Sunday, December 15, 2013

New Mexico: Bosque Redondo Memorial, Part 2: Luck

Bosque Redondo Memorial, Fort Sumner, New Mexico

What is luck? 

Yes, I know there are those who espouse the "everything happens for a reason" model. I'm not among them. Rather, I believe it is we who place meaning on what happens to us and the world around us. 

Does luck exist because we have created this idea of luck? Or is an event a function of a random throw of existential dice, and thus neutral, and therefore unremarkable? Might not one lucky event, if we pull back for a space-station view of a life over the course of its many years, result in not-luck down the road?

Well, anyway.

I was lucky. 

I was already feeling good when I walked into the Bosque Redondo Memorial building because of the enchanting experience here (with a respectful nod to the yang side of said enchantment as noted by a reader here).

The first good vibe came when, immediately upon walking into the memorial foyer, a smiling woman greeted me with a friendly welcome.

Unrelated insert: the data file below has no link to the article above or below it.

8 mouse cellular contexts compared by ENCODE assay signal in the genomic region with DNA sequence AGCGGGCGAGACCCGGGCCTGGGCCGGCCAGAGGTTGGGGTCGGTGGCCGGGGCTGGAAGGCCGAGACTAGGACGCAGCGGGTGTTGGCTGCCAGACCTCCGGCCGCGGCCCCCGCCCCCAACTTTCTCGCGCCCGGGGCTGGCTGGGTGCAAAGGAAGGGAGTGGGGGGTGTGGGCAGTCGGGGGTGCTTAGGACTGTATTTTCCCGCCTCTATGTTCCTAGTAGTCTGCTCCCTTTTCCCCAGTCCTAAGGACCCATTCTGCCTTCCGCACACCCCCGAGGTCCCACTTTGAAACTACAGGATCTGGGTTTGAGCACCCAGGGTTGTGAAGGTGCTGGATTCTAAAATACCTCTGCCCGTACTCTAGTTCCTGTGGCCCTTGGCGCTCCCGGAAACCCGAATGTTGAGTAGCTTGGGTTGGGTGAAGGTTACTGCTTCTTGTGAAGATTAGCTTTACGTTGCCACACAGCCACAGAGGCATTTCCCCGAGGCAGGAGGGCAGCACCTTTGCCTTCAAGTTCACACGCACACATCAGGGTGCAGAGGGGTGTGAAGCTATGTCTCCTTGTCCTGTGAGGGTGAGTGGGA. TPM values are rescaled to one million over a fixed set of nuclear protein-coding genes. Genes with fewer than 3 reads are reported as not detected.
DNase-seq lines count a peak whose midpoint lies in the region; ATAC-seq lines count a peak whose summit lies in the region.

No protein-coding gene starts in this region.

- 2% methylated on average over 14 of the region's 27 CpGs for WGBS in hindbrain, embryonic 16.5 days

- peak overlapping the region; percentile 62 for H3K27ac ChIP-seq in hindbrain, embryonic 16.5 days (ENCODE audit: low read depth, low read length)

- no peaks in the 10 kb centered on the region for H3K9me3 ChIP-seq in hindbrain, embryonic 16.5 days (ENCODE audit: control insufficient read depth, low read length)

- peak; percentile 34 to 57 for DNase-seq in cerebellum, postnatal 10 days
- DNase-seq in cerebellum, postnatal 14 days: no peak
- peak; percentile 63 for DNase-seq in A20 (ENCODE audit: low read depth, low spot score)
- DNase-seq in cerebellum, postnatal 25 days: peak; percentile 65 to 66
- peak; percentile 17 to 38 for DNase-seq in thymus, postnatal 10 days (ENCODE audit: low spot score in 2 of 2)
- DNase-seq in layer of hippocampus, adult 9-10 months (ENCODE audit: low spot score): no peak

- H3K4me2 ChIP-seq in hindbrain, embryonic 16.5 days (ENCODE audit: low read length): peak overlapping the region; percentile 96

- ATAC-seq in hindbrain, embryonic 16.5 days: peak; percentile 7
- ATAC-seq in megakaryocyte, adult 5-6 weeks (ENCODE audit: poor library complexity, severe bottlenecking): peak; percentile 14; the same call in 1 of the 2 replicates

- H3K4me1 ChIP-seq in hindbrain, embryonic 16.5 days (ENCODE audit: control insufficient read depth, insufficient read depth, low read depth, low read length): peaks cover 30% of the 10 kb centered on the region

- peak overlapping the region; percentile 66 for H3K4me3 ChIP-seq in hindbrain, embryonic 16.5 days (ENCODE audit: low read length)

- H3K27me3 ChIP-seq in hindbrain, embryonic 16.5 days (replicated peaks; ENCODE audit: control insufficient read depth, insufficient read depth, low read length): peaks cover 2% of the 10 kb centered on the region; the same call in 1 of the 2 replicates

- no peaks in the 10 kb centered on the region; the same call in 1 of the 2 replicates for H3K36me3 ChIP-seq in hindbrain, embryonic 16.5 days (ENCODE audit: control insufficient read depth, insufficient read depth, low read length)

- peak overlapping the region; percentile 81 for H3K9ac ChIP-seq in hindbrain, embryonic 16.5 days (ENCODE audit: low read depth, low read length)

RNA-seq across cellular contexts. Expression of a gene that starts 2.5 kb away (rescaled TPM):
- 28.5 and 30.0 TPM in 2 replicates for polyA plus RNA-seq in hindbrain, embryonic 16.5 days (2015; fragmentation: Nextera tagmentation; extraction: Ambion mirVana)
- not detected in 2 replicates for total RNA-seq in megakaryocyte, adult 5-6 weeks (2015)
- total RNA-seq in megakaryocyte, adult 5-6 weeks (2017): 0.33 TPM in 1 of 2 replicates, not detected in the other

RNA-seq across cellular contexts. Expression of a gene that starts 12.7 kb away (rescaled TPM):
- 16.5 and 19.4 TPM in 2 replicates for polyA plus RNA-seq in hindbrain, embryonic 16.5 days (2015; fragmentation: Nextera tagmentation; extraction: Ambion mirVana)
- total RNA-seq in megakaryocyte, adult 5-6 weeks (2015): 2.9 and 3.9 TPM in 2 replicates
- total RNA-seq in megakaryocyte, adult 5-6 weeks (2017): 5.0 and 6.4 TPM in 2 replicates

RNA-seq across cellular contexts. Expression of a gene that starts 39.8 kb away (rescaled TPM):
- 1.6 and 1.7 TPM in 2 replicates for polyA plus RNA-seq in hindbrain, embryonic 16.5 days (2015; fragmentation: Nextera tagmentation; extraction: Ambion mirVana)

Then she informed me that a tour of the site had just begun and if I'd like to join it, I could tag along. And I did.

That friendly smile and invitation - and, I suppose, my acceptance of said invitation - bloomed into a sequence of lucky moments: 
  • a tour given by a woman who clearly loves the place and what it represents, 
  • a delicious lunch (!) catered by Fort Sumner community members
  • tasty conversation tidbits with the bona fide members of the tour group, 
  • an astounding video that I'll talk about later, and 
  • the gift of a puzzle piece I'd been seeking while trying to process Edwin R. Sweeney's book, Mangas Coloradas, Chief of the Chiricahua Apaches

The group of people on tour this day at the memorial were members of the Palace of the Governors in Santa Fe.

Not really luck

My good luck wouldn't have happened if the folks at the memorial, which included staff, volunteers, and members of the local Chamber of Commerce, didn't have a generosity of spirit and an understanding of the bigger picture - to promote the memorial and their town.

They could have easily kept things exclusive, but instead they embraced the stranger walking through their door. Kudos.

And in case you're wondering .... yes, I'm sneaking up on the tangible and intangible of this place and what it commemorates. It's not an easy story.

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